Recalling Partition: Could It Have Been Avoided?

India is entering its 71st year of Swaraj. At this moment, I wish to recall specific incidents and unwise decisions that led to the most undesirable outcome of the Indian Independence Movement – the Partition.

1. Congress’ failure to form a coalition with the Muslim League in United Provinces in 1936-37 provincial elections:

The 1936-37 elections for provincial legislatures were held, as mandated by the Government of India Act, 1935. It was the first constitutional measure introduced by the British in India. According to this act, parties winning the elections would form ministries; which would function on the basis of joint and collective responsibility.

Indian National Congress and the Muslim League had a different approach on significant issues. For Jawaharlal Nehru, Swaraj (self-governance) was the main objective. He wanted a sovereign, united and secular India. Whereas, Muhammad Ali Jinnah’s sole aim was to establish the Muslim League, as the sole representative of Muslim affairs in Indian politics.

In the 1936-37 provincial elections, Congress won 707 seats; and the Muslim League 106. The communal card that the Muslim League relied upon didn’t play a major role in this election. The League requested the Congress to form a coalition govt. in the United Provinces, but Nehru declined due to ideological differences. Nehru further launched a Muslim mass contact program in 1937, to connect with the entire Muslim community.

All these incidents made Jinnah furious. Subsequently, he started conspiring against the Congress.

2. Congress’ inability to win support in Muslim majority provinces in 1946 provincial elections:

On 23rd March 1940, the Muslim League proposed the idea of building a separate sovereign nation for Muslims. Initially, the majority of Muslims didn’t favour the creation of Pakistan but agreed later, under the influence of Jinnah’s shrewd political sense, brilliant diplomacy and massive campaigning.

The Indian National Congress failed to assess the impact of such campaign and lost severely to the Muslim League at Bengal, Sind and Punjab in the 1946 provincial elections.

3. Nehru’s refusal to grouping in Cabinet Mission Plan, 1946:

By 1946, the British Raj had realized that it won’t be able to sustain its control over India for a long time. So, before granting Independence, they decided to keep India united, for using it as a military base.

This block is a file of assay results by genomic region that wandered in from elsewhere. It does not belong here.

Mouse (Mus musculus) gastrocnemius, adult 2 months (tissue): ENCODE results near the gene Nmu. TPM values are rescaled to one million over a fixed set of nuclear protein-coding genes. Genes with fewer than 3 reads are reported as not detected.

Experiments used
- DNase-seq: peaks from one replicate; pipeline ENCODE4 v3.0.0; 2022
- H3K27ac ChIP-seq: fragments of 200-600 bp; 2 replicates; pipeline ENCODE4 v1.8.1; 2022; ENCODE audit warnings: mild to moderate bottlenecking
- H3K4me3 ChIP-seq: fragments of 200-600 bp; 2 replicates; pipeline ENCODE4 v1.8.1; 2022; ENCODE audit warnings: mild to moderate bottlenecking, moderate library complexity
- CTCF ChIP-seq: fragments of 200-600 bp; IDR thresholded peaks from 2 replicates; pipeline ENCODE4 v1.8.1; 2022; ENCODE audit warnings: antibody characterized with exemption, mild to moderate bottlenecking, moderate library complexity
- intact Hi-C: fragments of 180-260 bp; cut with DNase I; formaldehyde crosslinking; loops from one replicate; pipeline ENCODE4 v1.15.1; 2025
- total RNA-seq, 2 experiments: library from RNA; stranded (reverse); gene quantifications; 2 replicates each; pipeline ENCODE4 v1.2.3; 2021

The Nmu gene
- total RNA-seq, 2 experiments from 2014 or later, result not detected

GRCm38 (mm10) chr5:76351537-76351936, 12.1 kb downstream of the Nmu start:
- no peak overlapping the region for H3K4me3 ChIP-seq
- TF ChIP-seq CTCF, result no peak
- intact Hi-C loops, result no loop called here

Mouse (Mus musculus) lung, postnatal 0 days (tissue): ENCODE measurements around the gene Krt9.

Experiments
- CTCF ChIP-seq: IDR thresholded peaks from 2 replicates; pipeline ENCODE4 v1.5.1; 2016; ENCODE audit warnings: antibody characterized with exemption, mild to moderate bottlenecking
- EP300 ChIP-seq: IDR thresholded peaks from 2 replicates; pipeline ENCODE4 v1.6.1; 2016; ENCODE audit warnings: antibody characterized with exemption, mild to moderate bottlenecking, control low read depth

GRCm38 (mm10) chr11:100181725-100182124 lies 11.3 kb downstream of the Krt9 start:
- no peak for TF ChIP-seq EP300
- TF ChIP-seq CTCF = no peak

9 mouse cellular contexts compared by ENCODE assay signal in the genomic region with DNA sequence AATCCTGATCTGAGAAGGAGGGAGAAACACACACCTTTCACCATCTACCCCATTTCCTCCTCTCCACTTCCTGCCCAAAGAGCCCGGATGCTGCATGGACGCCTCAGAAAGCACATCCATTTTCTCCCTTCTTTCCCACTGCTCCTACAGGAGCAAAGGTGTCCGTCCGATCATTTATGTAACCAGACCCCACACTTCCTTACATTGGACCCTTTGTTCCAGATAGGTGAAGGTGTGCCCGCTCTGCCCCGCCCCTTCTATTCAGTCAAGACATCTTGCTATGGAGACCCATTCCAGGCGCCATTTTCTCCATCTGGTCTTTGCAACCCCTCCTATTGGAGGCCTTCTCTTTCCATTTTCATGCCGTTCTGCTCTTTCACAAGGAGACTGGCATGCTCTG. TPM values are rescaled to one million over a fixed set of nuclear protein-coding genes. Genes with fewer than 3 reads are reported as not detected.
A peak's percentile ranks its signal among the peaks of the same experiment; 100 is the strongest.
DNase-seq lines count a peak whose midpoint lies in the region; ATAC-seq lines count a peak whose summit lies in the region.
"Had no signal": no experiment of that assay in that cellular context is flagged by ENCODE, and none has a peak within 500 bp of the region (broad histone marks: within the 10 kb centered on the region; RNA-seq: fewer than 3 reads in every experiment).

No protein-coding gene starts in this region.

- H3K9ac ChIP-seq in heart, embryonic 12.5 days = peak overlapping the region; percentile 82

Thenceforth, Clement Attlee, the Prime Minister of United Kingdom, formulated a Cabinet Mission Plan, to be sent to India for the transfer of power. The Cabinet Mission Plan’s role was to, set up a Constituent Assembly — to frame the Constitution; a Viceroy’s Executive Council — for temporary governance; and propose the composition of the new govt. (by a formation of groups, to be made and governed on communal lines). In its proposals, the Cabinet Mission Plan had also rejected the idea of a separate Muslim nation, Pakistan.

Nehru denied the proposal regarding the composition of new government, but agreed to be a part of the Executive Council, until the Constitution was framed. These developments agitated Jinnah. He rejected the proposals of the Cabinet Mission altogether. Furthermore, fearing that his idea of Pakistan will never come to pass; Jinnah called for ‘Direct Action Day.’

The Direct Action Day, became exceedingly violent in Calcutta (Kolkata). The city witnessed extreme communal violence and bloodshed. Jinnah’s violent approach appalled the British. So, Lord Wavell, the Viceroy of India, asked Nehru to request Jinnah to enter the Executive Council; to save the country from massive communal barbarity.

The League entered the Council, but the council didn’t function in harmony. The communal violence also did not end. All the efforts made by Congress to convince Jinnah, to align the League with their plan of action failed. Upon Lord Mountbatten’s arrival in India, Congress expressed their incompetence in making this coalition work and eventually agreed for partition.

4. British and INC’s failure of working together despite having a common goal:

The British didn’t oppose the idea of Pakistan from 1940 to 1946 and rather encouraged it. They thought to use the Pakistan card, as a counterpoise to the Congress’s demand of Swaraj.

Congress also couldn’t convince the Muslim League to drop the idea of Pakistan and identify with their idea of a secular independent India. At crucial moments, the Congress agreed to the Muslim League’s demands to appease them. But they were wrong.

Pakistan could’ve only been avoided when Congress and British had worked together. The idea of Pakistan was very small when introduced. It got enlarged, just due to the support of British Raj.

Even after 71 years, Pakistan sustains its hostile approach towards India, due to the support of a third party. And India is failing to counter Pakistan. Why? Because it still emphasizes bilateral talks. I feel, there is a need for an immediate change in India’s stance.

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